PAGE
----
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The effect of dynamic ankle-foot orthoses on gait biomechanics, function and quality-of-life in service members with partial lower extremity paralysis
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|Title:||The effect of dynamic ankle-foot orthoses on gait biomechanics, function and quality-of-life in service members with partial lower extremity paralysis|
|Authors:||Presuto, Melanie Marie|
|Issue Date:||May 2013|
|Publisher:||[Honolulu] : [University of Hawaii at Manoa], [May 2013]|
|Abstract:||Lower extremity injuries account for over half of combat casualties in Operation Iraqi Freedom and Operation Enduring Freedom, and often involve nerve damage resulting in partial lower extremity paralysis. Traditional ankle foot orthoses (TAFOs) used to manage lower limb peripheral neuropathy are reportedly insufficient for the physical demands of active service members including a return to running. Recently developed dynamic ankle-foot orthoses (DAFOs) have been successful in returning service members to vigorous activity and ultimately a return to active duty. This cases series measured anthropometric, walking and running gait biomechanics, and quality-of-life changes in six service members (age 29.3±7.2 years) diagnosed with drop foot while wearing a DAFO over a six-month period, and compared gait characteristics to an age and anthropometrically matched healthy service member control group. Walking spatial-temporal, kinetic, and kinematic gait parameters at the knee and hip improved to closely resemble normative levels. Walking velocity in the DAFO exceeded controls (DAFO: 1.96 vs. Controls: 1.86 m/s) while controlling dorsiflexion velocity (No brace: 200.74°/sec; DAFO: 69.77°/sec; Control: 116.16°/sec) to increase ankle stability. Improvements in running gait were apparent with DAFO use (one-third of subjects were unable to run without the DAFO), which provided better comfort, stability and energy return during push-off and translated to continual gait improvements over the six month study period. Increases in running velocity (No Brace: 3.18 m/s vs. DAFO: 3.61 m/s) and ground reaction force, reported increased confidence during limb loading, and observed reductions in proximal kinetic chain compensations including decreased forward trunk lean and increased knee flexion moments at loading response indicated improved running capability. These improvements translated to increases in strength in all lower extremity muscle groups measured via manual muscle testing, as well as a significantly improved ability to ascend stairs measured via the SF-36 quality-of-life questionnaire. The improvements in service member quality-of-life contributed to a 'very cost-effective' rating of the DAFO despite the increase in price over traditional models. Functional outcomes from this study may be used to improve the standard of care for service members with limb salvage and provide evidence-based outcomes for the optimal cost-benefit AFO.|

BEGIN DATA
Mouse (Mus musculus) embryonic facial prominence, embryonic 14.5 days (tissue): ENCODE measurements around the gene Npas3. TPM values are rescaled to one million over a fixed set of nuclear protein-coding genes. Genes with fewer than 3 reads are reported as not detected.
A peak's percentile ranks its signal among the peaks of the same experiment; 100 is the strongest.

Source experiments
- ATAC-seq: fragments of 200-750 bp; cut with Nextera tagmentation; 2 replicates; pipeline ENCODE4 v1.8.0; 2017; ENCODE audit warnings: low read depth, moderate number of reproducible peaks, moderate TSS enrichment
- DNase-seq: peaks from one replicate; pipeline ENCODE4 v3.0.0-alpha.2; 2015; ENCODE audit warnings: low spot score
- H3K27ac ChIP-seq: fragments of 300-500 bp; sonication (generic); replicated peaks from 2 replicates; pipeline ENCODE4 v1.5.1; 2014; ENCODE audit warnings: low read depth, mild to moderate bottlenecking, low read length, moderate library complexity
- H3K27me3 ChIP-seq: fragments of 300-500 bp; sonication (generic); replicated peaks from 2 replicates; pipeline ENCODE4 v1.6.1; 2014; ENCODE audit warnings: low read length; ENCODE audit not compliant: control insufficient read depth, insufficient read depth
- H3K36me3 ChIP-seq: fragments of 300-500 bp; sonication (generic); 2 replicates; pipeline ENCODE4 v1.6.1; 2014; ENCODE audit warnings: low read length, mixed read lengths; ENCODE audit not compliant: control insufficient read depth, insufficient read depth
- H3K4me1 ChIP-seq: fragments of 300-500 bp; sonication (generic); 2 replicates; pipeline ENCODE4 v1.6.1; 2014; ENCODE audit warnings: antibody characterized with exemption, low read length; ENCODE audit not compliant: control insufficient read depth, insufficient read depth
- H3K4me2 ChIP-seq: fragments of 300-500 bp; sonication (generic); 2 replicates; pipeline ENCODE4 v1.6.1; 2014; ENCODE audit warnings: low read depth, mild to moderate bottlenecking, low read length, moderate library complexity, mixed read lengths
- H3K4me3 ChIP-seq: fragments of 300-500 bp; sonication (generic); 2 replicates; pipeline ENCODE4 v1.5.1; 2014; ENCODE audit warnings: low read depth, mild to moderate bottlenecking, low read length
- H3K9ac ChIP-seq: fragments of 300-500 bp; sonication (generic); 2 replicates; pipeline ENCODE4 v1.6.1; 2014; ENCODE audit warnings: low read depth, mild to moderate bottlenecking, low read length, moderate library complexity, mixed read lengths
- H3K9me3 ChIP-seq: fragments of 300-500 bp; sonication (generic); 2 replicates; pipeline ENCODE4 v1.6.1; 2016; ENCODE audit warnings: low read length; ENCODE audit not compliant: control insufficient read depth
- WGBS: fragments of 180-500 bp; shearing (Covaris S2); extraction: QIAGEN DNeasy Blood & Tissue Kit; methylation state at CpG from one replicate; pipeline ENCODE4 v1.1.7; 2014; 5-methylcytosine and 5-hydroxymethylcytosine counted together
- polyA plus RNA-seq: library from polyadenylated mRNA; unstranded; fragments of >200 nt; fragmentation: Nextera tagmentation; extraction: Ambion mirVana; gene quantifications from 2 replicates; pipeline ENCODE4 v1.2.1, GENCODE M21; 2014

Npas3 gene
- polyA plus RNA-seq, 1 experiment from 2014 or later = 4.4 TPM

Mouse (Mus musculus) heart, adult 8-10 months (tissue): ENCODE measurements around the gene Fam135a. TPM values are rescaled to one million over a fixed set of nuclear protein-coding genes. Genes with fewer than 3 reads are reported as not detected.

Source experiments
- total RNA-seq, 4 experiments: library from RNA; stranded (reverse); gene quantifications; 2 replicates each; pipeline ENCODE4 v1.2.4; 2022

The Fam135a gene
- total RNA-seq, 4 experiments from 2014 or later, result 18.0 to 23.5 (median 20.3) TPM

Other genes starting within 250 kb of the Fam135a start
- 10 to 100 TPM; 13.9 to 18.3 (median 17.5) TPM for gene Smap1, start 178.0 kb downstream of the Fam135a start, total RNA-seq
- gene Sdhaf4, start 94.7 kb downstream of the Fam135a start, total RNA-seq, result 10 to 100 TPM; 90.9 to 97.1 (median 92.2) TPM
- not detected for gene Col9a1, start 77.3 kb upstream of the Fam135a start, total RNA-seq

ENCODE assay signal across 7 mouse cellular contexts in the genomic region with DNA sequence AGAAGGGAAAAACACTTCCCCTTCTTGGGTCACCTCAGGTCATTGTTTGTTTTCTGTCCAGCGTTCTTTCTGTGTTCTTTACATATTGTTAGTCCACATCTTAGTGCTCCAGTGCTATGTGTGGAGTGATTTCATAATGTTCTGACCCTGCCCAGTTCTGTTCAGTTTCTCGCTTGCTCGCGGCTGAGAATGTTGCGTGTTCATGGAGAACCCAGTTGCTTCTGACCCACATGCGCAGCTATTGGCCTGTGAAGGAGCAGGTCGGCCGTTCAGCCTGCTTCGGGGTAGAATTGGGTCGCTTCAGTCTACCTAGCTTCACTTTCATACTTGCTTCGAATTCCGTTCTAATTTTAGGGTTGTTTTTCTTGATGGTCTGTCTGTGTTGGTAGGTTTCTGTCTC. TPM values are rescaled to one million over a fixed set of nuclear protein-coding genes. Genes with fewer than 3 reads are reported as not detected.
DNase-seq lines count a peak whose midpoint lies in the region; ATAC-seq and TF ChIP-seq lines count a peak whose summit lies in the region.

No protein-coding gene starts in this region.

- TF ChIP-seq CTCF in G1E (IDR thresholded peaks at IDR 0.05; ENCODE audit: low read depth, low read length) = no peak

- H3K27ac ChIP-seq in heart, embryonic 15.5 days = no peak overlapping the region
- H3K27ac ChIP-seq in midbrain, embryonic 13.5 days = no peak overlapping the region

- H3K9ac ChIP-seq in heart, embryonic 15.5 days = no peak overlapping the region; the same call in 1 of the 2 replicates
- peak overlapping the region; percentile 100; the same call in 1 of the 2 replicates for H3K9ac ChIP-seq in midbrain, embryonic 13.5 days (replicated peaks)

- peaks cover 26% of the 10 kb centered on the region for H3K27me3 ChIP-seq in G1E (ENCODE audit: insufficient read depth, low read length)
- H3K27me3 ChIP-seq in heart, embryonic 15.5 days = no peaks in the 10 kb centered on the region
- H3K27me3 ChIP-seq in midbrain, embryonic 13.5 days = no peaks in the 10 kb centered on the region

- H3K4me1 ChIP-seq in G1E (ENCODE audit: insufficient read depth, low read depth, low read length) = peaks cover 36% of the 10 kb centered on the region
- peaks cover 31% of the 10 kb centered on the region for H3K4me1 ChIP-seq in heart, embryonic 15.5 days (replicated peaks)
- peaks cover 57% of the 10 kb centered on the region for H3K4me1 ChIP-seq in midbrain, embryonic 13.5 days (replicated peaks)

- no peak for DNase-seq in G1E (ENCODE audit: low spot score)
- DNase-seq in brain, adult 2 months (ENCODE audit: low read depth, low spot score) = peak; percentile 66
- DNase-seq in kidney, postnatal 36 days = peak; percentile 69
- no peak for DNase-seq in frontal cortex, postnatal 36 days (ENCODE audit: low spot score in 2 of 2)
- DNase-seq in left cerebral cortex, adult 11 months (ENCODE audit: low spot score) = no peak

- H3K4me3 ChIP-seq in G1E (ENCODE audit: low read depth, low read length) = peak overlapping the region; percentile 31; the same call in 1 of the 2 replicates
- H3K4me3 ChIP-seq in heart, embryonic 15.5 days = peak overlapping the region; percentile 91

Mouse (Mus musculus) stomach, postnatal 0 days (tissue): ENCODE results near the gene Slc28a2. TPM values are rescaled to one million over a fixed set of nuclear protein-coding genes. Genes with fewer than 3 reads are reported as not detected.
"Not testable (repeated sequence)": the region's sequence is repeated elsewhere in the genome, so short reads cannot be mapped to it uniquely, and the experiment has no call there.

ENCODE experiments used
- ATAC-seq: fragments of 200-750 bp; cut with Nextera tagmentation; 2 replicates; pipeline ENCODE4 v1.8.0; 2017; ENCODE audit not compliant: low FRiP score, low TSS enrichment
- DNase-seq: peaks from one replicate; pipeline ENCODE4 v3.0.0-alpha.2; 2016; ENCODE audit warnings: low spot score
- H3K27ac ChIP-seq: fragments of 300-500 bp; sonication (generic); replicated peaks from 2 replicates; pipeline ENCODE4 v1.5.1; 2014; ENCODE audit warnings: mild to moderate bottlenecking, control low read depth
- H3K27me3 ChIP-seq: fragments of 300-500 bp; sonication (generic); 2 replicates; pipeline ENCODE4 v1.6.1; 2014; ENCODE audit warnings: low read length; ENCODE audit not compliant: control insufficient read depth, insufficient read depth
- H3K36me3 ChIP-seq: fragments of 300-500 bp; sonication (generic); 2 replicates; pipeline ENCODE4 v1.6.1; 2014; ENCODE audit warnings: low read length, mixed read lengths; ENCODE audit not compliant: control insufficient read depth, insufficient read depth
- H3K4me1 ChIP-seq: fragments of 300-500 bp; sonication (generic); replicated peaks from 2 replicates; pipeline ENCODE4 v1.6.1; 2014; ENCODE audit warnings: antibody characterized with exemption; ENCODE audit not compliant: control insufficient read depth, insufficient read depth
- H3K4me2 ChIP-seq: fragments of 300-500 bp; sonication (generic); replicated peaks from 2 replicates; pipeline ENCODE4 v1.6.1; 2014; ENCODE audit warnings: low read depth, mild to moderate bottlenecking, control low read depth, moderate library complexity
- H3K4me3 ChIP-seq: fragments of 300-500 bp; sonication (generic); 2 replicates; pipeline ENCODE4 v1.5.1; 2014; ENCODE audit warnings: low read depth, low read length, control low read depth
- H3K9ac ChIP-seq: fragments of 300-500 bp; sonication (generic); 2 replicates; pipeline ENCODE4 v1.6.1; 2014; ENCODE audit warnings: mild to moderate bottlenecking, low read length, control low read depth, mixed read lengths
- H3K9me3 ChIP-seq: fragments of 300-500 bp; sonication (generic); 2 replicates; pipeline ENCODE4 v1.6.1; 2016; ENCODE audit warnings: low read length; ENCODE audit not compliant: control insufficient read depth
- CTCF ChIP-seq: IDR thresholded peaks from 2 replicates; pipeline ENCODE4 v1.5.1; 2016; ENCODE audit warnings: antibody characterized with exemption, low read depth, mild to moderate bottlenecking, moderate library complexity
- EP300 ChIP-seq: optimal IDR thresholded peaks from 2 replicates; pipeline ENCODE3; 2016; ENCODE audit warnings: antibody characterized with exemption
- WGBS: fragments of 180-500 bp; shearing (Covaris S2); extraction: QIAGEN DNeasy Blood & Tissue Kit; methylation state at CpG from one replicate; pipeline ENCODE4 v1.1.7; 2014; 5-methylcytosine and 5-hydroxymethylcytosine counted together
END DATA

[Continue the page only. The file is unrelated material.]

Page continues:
|Description:||Ph.D. University of Hawaii at Manoa 2013.|
Includes bibliographical references.
|Appears in Collections:||Ph.D. - Education|
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